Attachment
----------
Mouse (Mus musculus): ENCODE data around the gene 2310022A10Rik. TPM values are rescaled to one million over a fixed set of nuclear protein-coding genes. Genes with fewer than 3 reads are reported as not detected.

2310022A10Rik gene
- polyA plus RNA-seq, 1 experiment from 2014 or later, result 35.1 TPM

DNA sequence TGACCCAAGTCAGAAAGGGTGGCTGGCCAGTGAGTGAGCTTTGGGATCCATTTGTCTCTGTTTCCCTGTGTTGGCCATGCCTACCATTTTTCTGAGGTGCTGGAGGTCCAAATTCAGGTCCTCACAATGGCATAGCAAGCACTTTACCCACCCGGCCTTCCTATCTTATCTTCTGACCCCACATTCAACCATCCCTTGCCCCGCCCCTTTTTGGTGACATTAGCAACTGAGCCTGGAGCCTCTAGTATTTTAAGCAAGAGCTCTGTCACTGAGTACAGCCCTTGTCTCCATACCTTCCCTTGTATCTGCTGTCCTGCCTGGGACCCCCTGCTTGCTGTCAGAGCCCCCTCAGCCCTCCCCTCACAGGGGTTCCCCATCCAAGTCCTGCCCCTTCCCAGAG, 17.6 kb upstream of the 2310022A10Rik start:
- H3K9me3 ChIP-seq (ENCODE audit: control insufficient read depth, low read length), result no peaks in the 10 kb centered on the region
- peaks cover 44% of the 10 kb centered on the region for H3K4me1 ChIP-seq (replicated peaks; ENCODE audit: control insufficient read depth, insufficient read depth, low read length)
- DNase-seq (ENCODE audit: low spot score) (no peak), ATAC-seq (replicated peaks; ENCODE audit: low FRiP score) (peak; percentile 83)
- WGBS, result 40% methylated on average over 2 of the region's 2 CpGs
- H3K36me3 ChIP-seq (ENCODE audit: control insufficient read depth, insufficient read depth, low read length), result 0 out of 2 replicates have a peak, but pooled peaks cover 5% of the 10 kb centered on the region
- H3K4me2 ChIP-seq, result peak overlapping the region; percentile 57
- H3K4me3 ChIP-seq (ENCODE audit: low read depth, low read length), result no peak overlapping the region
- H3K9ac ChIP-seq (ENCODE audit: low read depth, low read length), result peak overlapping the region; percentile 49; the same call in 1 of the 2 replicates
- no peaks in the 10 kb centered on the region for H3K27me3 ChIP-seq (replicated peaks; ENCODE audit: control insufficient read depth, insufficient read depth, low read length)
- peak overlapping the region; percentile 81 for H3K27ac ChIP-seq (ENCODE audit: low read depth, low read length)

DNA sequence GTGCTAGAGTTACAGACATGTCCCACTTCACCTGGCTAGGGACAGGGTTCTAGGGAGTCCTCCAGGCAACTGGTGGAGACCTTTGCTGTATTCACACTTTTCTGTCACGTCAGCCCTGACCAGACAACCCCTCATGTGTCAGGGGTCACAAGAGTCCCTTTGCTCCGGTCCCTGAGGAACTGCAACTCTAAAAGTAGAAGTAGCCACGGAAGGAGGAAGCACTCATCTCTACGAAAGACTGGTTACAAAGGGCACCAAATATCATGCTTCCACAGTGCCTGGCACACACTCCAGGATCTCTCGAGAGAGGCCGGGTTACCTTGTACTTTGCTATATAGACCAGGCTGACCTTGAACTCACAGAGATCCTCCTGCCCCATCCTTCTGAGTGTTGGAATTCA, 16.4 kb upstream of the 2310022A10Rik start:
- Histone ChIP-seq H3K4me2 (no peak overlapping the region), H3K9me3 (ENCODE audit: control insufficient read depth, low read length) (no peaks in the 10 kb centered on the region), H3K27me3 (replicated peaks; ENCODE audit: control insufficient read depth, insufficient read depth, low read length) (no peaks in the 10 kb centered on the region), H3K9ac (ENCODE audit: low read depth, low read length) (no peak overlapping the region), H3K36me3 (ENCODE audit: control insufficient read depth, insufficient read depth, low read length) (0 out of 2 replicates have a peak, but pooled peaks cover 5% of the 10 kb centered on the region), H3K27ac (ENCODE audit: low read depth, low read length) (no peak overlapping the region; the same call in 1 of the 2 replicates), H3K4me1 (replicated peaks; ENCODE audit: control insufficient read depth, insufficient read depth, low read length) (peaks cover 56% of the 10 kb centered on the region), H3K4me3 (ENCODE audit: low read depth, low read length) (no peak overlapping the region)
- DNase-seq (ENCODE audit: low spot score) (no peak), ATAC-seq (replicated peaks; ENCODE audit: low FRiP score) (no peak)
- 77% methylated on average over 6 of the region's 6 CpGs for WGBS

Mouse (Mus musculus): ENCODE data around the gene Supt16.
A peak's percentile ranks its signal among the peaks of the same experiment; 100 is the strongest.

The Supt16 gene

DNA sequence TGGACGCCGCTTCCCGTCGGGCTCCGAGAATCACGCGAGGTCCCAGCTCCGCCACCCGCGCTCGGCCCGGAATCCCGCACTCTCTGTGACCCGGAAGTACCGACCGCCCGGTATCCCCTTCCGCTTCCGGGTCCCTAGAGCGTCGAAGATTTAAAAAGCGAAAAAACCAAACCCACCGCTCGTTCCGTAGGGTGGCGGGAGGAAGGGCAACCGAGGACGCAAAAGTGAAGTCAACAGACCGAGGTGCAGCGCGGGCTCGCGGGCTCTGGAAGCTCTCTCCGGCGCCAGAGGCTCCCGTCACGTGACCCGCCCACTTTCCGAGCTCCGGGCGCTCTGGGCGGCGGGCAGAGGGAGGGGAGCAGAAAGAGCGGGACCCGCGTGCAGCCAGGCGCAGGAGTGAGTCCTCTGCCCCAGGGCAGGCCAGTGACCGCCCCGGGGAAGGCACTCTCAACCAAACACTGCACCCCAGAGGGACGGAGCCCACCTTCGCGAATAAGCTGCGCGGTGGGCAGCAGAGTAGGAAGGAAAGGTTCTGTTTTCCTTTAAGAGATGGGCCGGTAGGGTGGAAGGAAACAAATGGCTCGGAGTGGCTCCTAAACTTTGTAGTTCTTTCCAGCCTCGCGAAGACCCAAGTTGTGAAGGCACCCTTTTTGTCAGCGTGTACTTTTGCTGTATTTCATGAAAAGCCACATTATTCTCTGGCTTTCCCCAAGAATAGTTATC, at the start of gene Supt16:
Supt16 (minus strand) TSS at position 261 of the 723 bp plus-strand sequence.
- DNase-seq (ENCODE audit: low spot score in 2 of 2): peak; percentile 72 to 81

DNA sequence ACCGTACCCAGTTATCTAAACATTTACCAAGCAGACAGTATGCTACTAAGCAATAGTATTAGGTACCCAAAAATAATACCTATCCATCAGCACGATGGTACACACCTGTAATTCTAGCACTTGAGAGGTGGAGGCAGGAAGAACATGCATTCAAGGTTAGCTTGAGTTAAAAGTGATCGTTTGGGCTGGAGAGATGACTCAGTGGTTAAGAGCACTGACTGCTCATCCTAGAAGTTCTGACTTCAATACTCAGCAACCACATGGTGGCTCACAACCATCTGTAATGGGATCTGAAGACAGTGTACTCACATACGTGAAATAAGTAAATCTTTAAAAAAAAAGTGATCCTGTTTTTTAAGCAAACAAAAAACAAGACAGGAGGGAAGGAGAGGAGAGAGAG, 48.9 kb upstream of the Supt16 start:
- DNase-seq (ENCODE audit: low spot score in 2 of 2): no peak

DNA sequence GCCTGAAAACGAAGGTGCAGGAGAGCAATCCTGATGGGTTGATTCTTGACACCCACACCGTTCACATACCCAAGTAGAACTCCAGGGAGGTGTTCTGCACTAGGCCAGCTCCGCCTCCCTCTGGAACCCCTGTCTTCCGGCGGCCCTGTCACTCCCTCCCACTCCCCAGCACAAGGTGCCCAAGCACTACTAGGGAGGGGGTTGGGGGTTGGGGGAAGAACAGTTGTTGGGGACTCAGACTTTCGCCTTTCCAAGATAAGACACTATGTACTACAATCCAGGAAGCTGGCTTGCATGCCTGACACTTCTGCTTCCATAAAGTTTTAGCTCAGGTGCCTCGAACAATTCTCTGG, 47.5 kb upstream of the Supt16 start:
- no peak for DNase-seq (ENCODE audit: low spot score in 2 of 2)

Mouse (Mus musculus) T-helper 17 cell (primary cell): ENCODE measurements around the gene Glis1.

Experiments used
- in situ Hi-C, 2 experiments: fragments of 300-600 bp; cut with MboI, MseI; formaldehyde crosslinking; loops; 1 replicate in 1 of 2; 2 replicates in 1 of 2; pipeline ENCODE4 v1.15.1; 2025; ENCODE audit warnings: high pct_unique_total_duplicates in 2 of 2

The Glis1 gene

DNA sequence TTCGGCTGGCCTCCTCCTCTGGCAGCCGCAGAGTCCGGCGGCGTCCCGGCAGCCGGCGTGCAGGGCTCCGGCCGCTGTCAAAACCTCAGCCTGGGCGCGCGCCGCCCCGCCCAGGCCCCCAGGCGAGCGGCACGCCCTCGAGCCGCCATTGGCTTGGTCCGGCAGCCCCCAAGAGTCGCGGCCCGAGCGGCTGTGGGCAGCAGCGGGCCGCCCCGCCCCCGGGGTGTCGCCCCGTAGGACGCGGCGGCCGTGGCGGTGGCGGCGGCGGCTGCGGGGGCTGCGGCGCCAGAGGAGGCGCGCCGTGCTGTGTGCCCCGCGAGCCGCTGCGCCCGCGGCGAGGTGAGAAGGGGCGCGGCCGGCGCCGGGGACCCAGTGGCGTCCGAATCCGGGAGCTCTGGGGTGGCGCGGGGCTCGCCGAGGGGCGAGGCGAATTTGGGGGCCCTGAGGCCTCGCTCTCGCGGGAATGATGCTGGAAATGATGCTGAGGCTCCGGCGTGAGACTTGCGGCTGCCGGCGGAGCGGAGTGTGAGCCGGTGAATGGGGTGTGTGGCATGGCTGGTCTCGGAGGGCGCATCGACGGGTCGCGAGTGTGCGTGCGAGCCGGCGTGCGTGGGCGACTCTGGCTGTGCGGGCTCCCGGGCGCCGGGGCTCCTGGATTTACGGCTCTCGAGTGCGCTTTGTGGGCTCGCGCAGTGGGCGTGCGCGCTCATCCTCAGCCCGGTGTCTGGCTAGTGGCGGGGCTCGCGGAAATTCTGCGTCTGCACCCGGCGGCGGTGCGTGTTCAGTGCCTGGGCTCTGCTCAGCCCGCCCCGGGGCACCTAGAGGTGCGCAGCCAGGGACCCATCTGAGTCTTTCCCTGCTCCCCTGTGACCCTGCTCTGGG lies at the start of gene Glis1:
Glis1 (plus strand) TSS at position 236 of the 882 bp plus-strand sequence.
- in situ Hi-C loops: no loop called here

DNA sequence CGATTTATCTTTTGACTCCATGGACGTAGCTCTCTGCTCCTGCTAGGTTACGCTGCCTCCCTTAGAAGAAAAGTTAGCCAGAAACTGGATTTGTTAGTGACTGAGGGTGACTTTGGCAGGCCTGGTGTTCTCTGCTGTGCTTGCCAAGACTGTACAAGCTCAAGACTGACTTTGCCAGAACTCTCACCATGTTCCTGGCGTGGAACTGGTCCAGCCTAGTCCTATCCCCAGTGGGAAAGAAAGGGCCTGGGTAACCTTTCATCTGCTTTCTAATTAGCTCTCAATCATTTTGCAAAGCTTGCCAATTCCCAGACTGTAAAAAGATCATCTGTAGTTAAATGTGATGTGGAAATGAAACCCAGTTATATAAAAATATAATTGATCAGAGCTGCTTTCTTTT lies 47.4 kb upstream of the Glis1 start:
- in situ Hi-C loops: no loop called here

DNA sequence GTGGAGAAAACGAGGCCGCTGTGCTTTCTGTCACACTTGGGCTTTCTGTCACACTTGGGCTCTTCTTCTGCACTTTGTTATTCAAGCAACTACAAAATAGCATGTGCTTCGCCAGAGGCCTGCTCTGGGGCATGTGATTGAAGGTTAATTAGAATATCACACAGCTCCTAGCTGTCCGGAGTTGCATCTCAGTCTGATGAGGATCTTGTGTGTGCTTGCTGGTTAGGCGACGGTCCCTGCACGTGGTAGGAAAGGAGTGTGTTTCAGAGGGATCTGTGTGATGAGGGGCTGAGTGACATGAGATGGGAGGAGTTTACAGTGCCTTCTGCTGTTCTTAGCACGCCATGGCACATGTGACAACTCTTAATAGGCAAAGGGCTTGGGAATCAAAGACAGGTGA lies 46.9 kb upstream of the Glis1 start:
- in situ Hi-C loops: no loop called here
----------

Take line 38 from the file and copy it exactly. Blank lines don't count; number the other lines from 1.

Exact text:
DNA sequence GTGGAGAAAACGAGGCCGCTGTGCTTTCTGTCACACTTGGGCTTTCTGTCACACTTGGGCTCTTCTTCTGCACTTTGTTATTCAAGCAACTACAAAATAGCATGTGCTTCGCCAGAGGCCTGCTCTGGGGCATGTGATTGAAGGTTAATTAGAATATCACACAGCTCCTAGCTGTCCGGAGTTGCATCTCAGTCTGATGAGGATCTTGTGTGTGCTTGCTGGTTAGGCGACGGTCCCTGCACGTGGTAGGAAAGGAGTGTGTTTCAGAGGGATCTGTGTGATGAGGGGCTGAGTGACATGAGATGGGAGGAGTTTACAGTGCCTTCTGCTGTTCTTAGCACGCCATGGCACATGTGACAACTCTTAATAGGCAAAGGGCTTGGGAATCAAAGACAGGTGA lies 46.9 kb upstream of the Glis1 start: